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Re-registration of accident damaged aircraft

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Re-registration of accident damaged aircraft

Old 10th Apr 2019, 17:11
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Re-registration of accident damaged aircraft

Hi does anyone have any colour on what the process / law is around buying the accident damaged salvage of an accident damaged aircraft, repairing it and re-registering it in the UK.
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Old 10th Apr 2019, 20:43
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You get an estimate of the damage. You pay the insurers. You get a quote from an organisation with the authority to sign-off the repair. You get the work done, pay them, and send the documents to the CAA with authority to deduct their charges. You receive the documents.
Insurance companies write of aircraft which are readily repairable, because they don't want the responsibility for problems which arise. Often the owner will buy back the wreck and repair it. He usually is given first offer.
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Old 10th Apr 2019, 20:49
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Thanks for that - doesnthe rebuild retain the old registration or is it given a new one? Then finally if given a new registration how is the prior accident history recorded?
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Old 10th Apr 2019, 21:24
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Ditto. Don't go thinking that it's anything like a written-off car. If it's airworthy it's airworthy.

Regarding getting it registered - has it been de-registered?

Posts crossed...

The aircraft registration doesn't change (unless you want a new one, but why?).

The damage gets repaired, the aircraft gets inspected and signed-off as airworthy. If the C of A hasn't run out you go flying again, so long as you have insurance in place.
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Old 10th Apr 2019, 21:50
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Sorry for the cyptic nature there is a little more to this. So aircraft A is damaged beyond economic repair with registration G-ABCD (for example) and has minimal hours. It gets rebuilt with largely new parts but it is certain that the rebuild has at least the accident damaged engine, yet the recreation has a new registration G-DCBA (again for example) and I can see from GINFO that the new mark under the sub-heading "previous ID" has NEW UK. The old aircraft is still registered - however it has a no flight dec signed and I guess that could be an admin cross over. But what I can't fathom is how is that correct? i.e to class the rebuilt aircraft as new? Or is that just an admin anomaly on GINFO and the docs will reflect the rebuild and record its prior history in log books?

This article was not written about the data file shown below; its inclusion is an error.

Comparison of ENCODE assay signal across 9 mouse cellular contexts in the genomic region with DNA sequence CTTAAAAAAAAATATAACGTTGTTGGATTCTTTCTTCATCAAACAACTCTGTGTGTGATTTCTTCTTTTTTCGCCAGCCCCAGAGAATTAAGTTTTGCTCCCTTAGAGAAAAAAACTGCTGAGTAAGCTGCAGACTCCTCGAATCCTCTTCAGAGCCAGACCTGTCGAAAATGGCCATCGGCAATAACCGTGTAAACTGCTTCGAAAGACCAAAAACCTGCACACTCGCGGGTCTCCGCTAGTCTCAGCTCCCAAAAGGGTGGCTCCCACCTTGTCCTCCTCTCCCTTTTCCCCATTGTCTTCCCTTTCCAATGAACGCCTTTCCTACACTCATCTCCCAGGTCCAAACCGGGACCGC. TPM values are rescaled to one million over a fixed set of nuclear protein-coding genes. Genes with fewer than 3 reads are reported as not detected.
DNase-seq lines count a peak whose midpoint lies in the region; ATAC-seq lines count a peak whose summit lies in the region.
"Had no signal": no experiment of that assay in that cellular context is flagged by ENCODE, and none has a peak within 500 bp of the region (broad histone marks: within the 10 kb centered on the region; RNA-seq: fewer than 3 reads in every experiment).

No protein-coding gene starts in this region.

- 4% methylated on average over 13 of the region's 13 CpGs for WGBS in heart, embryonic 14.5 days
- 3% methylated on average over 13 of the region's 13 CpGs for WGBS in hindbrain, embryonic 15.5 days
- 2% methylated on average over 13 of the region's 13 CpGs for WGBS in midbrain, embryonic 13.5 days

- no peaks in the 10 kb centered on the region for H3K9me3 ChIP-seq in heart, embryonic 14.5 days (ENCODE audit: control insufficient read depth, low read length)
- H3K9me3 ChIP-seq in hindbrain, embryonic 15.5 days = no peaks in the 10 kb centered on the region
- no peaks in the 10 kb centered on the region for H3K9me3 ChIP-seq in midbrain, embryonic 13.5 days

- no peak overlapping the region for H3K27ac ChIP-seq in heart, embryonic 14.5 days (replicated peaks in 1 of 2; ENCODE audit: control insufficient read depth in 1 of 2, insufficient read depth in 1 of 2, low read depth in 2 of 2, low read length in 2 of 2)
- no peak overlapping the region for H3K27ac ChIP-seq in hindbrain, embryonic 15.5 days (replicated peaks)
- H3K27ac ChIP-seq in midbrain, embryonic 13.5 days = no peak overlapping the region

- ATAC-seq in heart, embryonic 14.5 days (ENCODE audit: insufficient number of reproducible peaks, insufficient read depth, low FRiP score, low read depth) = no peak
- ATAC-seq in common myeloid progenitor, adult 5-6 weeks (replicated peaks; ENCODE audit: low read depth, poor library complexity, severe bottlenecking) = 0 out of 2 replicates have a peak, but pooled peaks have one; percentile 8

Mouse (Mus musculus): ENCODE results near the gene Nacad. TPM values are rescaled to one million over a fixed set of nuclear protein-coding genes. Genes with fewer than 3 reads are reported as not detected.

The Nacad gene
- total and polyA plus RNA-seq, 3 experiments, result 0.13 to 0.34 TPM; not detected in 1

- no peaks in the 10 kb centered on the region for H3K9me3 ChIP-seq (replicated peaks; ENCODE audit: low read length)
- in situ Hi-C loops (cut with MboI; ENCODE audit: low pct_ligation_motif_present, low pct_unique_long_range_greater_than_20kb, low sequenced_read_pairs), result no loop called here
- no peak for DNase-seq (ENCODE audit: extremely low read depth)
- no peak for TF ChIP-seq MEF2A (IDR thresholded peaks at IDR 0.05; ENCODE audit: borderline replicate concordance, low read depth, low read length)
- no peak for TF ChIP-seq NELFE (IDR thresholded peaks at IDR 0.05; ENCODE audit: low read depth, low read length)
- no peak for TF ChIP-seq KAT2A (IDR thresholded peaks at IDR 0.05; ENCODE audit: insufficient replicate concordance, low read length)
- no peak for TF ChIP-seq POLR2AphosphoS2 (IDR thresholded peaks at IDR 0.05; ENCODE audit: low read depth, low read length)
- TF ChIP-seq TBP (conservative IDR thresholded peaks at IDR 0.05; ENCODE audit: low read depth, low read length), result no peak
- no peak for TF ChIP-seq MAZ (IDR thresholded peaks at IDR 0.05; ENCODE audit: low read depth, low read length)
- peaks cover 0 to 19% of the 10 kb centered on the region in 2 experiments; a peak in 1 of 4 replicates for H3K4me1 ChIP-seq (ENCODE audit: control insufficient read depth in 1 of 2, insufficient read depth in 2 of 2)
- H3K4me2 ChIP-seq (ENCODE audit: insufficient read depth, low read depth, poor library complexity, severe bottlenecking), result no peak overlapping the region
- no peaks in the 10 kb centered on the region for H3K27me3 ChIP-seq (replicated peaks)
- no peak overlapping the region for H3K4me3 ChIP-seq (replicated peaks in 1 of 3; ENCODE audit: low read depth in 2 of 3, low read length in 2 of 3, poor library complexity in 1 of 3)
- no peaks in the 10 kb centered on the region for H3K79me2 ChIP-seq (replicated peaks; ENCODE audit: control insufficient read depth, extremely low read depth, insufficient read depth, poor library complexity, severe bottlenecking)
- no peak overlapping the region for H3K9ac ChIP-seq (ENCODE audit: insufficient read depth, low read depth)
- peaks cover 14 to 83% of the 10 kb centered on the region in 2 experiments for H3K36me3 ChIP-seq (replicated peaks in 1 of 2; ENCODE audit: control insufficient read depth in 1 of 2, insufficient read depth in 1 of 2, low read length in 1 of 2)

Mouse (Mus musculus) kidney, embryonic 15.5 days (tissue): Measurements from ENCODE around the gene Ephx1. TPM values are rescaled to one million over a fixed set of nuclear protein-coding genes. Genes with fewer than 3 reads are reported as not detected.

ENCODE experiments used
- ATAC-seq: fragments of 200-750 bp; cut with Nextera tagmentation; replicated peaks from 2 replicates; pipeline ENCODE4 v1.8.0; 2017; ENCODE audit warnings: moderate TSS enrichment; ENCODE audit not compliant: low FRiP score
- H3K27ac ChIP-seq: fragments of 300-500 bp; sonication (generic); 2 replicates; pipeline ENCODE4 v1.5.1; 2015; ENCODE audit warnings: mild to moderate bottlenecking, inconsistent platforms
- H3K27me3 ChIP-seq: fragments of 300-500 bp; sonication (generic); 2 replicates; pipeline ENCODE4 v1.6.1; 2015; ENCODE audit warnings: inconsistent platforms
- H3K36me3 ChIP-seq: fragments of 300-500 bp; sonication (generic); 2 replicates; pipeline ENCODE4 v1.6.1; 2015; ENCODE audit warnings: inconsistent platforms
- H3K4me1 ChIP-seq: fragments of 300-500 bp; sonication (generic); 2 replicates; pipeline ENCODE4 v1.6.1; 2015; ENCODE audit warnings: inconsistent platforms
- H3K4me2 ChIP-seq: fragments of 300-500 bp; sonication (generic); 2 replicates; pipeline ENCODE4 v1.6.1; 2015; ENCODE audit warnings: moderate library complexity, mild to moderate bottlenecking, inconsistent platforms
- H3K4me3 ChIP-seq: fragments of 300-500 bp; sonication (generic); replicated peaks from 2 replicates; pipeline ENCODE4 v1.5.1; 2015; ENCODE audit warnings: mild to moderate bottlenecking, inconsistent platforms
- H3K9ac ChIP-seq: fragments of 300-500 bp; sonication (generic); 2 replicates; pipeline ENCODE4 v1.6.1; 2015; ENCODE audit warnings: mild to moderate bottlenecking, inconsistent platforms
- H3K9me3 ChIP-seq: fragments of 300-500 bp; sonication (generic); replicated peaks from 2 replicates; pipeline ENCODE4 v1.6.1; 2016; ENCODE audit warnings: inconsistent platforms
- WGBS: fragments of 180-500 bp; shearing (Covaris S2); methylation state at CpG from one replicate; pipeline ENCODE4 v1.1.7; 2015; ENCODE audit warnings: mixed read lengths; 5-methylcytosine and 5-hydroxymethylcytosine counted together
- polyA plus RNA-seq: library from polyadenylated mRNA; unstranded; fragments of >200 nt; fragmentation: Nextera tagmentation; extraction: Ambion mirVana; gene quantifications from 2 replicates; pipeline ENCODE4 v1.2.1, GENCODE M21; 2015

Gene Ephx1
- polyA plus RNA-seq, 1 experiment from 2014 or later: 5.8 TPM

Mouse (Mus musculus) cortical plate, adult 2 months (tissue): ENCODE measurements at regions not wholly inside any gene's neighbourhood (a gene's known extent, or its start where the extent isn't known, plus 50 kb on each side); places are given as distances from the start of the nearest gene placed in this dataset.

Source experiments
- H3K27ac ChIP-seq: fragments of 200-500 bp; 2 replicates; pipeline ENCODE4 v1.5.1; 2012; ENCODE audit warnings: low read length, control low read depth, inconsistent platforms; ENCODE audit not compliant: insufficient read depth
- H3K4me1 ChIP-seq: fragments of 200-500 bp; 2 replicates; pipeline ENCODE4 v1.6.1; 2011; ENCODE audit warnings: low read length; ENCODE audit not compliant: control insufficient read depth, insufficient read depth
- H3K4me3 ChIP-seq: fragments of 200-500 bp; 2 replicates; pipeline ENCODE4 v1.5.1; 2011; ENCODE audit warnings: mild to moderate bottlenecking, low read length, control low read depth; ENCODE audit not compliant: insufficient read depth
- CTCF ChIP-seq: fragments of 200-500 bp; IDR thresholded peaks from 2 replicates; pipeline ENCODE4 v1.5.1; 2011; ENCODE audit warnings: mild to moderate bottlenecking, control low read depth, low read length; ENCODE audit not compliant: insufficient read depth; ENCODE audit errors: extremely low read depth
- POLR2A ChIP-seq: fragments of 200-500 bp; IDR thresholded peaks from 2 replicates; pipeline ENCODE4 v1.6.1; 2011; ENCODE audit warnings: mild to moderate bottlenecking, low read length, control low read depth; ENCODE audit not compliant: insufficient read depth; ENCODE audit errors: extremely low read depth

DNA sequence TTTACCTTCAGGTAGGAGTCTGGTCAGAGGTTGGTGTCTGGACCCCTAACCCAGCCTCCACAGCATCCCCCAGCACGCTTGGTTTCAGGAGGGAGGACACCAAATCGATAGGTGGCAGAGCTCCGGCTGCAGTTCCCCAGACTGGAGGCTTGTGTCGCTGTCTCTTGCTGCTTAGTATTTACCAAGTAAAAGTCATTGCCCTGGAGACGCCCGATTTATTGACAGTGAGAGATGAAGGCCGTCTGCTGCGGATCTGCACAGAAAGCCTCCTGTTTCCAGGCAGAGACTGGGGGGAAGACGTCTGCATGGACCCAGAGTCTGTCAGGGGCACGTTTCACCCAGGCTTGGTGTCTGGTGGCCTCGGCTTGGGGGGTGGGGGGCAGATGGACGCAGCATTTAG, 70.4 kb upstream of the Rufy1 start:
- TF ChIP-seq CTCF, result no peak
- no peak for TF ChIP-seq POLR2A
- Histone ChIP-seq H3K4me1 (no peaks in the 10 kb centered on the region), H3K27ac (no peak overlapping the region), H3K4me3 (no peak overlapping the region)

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Old 11th Apr 2019, 17:05
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You're beginning to lose me here...

Aircraft A crashes and gets rebuilt using some original parts (the unbroken ones) and lots of new parts (replacing the broken ones). It is still aircraft A.

It can retain its original registration or it can transfer to a new registration if you like - but the original registration has been allocated to aircraft A and can thus never be used on any other aircraft - but could be used again on aircraft A in the future should the owner want to revert to it.

There is no other aircraft involved.
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Old 11th Apr 2019, 17:16
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Are we talking about an aircraft from a manufacturer with all that goes with it, or a kit on a permit?
If you think it came from a factory, check the manufacturer's plate with the serial number. Then cross-check that against G-INFO. It's possible for someone to fraudulently make a plate, but they'd have to make up a serial number. You can check against the manufacturer's records. It's a bit like the VN on a car - hard to completely defraud in the long run.

There have been aircraft rebuilt using little more than the manufacturer's plate.

If it's a kit or on a permit, check with the LAA.


TOO
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Old 11th Apr 2019, 18:14